The Best Crime Fiction of 2011
Nothing quite beats the spine-tingling tension of a fantastic crime read – where you literally cannot put down the book and keep reading until well after dark. For the next part of our annual best books round-up, we’ve asked Readings Monthly editor Jo Case and Fiona Hardy and Jason Austin from Readings Carlton to tell us about their best thrillers and mysteries of the year.
The Impossible Dead
Known as ‘The Complaints’, policemen Fox, Kaye and Naysmith are the force’s least loved members: as Internal Affairs officers, everything they do is met with resistance. It’s no different – but a typically fantastic Rankin read – in the Scottish town of Kirkcaldy, where they’re sent to tackle the case of an officer whose own uncle turned him in. – Fiona Hardy, Readings Carlton
The Wire scribe George Pelecanos delivers another story of America’s seedy underbelly, following Spero Lucas, ex-military turned semi-private-eye – a man who finds things. Set on the originally mellow tail of drugs gone astray during a transaction, he inadvertently gets those close to him mixed up in what becomes a brutal situation. Punchy, satisfying and involving. – Fiona Hardy, Readings Carlton
A balding ex-Irish ex-soldier traverses the seedy side of New Jersey after the (equally seedy) doctor giving him hair transplants is abducted. To Colfer’s eternal credit, it’s amazingly funny and entertaining, while also being quite emotionally wrenching (both in the protagonist’s traumatised head and the characters around him), downright unexpected and gritty. – Fiona Hardy, Readings Carlton
Ferdinand von Schirach
Borrowing from von Schirach’s life as one of Germany’s leading prosecutors, Crime is a fascinating, fictionalised look at why people commit the crimes they do. If you’ve ever wanted to know how the law sides with someone who cut their victim up and buried them in a garden, prepare to be floored – and sympathetic – when you read these tales. – Fiona Hardy, Readings Carlton
A group of friends start up a business apologising on behalf of companies, but when someone more sinister uses their skills – and manipulates them into covering up a crime – the lives of the group and those around them are at stake. Plumbing the depths of all the character’s motivations, Sorry is brilliantly written, genuinely chilling, and another German on this list. – Jason Austin, Readings Carlton
Channelling Raymond Chandler is Sydney bookshop owner Jack Susko, who – six days out of seven – will accidentally find himself in the middle of a crime and wisecracking for Australia. Called up and manipulated by a previous boss to deal with a complicated family situation Jack’s already extracted himself from once, this is a rollicking adventure from start to end. – Fiona Hardy, Readings Carlton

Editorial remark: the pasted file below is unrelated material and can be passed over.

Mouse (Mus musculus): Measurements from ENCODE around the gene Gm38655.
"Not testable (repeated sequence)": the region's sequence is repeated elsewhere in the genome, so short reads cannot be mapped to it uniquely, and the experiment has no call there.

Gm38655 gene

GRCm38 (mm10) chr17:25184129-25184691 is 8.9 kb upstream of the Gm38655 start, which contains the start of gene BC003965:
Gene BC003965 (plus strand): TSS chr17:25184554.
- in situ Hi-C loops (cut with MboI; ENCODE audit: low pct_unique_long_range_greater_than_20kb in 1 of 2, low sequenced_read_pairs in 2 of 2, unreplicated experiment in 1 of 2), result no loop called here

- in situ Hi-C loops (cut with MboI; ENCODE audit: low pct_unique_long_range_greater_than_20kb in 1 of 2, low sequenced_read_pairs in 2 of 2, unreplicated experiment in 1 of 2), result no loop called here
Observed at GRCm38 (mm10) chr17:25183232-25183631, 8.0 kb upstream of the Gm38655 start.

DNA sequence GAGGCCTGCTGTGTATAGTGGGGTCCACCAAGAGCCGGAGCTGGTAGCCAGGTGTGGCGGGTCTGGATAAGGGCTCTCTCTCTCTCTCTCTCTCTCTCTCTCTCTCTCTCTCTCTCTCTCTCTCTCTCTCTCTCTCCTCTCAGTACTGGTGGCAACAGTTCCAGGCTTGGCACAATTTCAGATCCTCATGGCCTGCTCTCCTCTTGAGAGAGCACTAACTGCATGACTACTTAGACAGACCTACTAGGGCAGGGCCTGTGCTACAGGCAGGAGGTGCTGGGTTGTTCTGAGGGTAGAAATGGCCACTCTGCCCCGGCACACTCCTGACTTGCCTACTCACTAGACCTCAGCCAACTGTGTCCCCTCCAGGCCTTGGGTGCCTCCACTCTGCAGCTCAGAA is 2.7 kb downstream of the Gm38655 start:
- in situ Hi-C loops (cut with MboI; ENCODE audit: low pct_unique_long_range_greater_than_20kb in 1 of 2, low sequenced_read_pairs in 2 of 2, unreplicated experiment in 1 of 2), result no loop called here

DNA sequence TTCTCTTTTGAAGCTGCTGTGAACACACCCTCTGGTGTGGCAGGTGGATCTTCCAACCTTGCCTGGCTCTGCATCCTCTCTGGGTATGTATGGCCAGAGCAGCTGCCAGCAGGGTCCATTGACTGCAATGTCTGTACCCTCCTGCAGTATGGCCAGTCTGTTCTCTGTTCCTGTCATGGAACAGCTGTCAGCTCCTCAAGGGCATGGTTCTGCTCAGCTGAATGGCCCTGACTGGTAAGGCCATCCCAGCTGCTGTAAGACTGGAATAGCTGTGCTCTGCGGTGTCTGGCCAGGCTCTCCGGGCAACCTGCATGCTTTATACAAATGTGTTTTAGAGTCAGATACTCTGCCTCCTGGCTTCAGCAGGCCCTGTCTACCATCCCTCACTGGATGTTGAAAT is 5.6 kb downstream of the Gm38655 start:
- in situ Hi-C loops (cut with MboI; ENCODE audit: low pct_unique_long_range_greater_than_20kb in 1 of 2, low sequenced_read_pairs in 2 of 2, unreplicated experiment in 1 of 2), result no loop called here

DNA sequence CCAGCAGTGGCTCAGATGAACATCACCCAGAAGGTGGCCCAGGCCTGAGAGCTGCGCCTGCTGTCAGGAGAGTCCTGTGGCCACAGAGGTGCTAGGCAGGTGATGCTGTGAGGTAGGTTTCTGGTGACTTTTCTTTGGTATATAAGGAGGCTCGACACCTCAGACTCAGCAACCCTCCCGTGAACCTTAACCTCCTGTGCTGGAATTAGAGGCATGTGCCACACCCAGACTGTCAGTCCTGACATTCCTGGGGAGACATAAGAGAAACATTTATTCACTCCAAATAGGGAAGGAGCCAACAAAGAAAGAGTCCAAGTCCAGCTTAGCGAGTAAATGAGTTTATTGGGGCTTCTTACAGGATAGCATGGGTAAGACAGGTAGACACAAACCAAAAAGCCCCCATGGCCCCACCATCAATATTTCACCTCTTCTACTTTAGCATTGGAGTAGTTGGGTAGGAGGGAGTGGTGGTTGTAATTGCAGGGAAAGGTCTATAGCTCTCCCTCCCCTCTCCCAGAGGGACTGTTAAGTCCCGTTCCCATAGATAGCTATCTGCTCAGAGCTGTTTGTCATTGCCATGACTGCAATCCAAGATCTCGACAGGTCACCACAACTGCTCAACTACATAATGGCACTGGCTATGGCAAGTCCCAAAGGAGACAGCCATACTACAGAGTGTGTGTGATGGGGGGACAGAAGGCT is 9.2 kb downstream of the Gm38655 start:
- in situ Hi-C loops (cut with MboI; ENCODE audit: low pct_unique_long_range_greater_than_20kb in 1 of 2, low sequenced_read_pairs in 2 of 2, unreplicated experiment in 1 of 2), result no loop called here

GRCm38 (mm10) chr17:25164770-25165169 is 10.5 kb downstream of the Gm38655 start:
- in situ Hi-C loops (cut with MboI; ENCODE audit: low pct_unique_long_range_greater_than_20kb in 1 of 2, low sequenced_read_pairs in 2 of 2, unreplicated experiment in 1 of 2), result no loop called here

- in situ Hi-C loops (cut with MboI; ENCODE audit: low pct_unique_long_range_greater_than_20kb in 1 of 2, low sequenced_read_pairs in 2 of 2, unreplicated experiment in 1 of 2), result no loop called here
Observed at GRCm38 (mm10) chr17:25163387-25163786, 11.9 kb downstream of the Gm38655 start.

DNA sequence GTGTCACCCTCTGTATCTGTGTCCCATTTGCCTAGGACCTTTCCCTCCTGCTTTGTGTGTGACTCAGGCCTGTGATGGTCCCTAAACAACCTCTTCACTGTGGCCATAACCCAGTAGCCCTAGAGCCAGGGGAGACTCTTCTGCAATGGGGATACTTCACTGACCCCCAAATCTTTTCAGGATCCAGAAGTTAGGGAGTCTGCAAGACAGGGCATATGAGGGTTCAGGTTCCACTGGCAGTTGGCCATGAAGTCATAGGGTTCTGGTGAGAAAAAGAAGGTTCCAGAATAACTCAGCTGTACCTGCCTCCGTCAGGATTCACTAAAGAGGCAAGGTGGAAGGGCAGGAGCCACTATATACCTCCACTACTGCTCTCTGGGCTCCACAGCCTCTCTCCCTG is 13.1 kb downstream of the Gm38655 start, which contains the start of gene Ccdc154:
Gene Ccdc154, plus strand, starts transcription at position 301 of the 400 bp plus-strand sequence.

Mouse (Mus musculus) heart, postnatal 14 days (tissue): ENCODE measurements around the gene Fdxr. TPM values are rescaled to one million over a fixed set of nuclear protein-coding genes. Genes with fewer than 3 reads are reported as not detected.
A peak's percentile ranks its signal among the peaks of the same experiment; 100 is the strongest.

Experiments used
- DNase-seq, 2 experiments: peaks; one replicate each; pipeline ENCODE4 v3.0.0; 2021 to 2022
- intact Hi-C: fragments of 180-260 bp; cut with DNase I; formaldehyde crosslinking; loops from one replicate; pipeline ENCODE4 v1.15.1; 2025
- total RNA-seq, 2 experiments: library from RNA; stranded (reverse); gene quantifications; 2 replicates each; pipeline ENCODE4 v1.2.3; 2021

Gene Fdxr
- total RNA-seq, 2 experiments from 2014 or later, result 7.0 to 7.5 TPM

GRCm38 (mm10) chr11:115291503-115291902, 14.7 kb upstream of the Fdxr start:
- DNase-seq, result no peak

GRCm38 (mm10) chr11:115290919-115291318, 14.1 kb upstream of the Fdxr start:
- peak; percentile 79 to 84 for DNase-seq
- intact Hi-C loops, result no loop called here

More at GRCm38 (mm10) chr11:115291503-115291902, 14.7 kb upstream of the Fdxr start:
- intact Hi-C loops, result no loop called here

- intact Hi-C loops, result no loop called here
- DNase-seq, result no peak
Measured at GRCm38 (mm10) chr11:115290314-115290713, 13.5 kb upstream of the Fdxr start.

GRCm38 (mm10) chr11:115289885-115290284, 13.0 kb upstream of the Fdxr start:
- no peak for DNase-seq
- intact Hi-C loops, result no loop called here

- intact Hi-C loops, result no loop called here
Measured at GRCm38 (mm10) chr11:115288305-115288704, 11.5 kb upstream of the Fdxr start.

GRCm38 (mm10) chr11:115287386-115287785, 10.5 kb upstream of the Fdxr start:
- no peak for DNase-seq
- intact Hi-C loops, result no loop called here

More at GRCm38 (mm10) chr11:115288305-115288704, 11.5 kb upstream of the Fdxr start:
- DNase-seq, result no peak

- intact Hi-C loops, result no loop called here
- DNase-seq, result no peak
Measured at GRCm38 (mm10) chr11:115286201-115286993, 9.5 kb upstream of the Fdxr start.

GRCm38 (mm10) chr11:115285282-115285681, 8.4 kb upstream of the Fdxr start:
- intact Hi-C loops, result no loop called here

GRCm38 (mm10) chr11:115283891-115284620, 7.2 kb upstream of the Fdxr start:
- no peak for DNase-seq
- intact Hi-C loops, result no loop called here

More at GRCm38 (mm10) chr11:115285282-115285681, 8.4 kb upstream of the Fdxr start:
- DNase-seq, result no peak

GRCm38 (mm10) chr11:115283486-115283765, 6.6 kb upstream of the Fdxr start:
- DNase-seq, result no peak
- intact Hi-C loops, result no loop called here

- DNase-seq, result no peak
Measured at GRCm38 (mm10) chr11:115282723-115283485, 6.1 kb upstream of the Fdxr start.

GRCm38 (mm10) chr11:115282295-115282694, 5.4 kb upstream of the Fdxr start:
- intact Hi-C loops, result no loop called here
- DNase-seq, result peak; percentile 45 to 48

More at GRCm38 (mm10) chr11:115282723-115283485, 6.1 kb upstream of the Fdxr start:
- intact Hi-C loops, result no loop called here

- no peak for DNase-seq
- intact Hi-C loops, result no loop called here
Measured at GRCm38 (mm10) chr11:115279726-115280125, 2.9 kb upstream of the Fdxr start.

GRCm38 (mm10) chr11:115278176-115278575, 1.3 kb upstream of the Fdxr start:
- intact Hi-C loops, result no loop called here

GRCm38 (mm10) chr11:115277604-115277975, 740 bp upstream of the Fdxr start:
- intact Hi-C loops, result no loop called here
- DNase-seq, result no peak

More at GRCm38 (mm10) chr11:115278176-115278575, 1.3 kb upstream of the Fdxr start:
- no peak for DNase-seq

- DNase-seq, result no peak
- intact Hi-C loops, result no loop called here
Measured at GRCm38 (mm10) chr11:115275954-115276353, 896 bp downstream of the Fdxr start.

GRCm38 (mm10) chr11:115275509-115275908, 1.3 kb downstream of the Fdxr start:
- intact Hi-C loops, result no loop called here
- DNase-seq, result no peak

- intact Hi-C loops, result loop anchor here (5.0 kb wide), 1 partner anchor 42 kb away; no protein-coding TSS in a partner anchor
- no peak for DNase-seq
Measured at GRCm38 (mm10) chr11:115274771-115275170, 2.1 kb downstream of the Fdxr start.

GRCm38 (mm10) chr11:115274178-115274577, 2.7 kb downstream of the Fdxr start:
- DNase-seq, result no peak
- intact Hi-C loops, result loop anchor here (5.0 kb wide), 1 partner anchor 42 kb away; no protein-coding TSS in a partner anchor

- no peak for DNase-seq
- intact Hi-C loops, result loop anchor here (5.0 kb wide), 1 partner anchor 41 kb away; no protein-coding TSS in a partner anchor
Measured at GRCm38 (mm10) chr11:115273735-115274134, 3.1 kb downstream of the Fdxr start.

In Woomera, a mining engineer is about to head off on holiday when instead he finds himself smuggling a beautiful refugee into the city – and away from the detention centre she’s escaped from. It’s a wild ride for poor ex-football player Steve West to suddenly become a different (and unpopular) type of hero in this gritty and politically charged novel, but it’s a ride worth joining him on. – Fiona Hardy, Readings Carlton
The Invisible Ones
Stef Penney After Penney’s amazing debut The Tenderness of Wolves I was expecting big things for this novel and I wasn’t disappointed – one-third of the way in, it really kicks into gear. A highly readable story set in the world of gypsies in 80’s UK. I was thoroughly intrigued and entertained. – Jason Austin, Readings Carlton
The Devotion of Suspect X
A cat-and-mouse tale between old friends. Ishigami is a mathematics genius and Dr. Yukawa, a physicist and police consultant. Ishigami has helped his next-door neighbour dispose of her husband’s body after a domestic altercation. Will they get away with murder? Intelligently written and with a fantastic twist, I can’t recommend this highly enough. – Jason Austin, Readings Carlton
Crooked Letter, Crooked Letter
This gem, set in America’s South, is gripping, moving and will keep you guessing throughout. The past resurfaces for Silas, the sole law officer in small-town Amos, Mississippi, when someone tries to kill his childhood friend Larry, widely suspected of a local girl’s murder 20 years ago. Nothing is at it seems – least of all the connection between Silas and Larry. – Jo Case, Readings Monthly editor
Other ‘best of 2011’ lists:
- the best DVDs of 2011
- the best covers of 2011
- the best titles of 2011
- the best overlooked books of 2011
- the best short story collections of 2011
- the best classical music of 2011
- the best foreign/translated fiction of 2011
Fiona Hardy sells books and talks too much to customers at Readings Carlton, and puts together Dead Write for the Readings Monthly. She blogs haphazardly about movies and books (and sometimes music) and you can follow her on twitter - @readwatchtweet.
Jason Austin is a buyer and bookseller at Readings Carlton. An avid painter, Scrabble player and reader, he enjoys long walks with nothing but the company of an iPod full of podcasts.
Jo Case is the editor of Readings Monthly and associate editor of Kill Your Darlings journal. You can follow her on Twiiter - @jocaseau.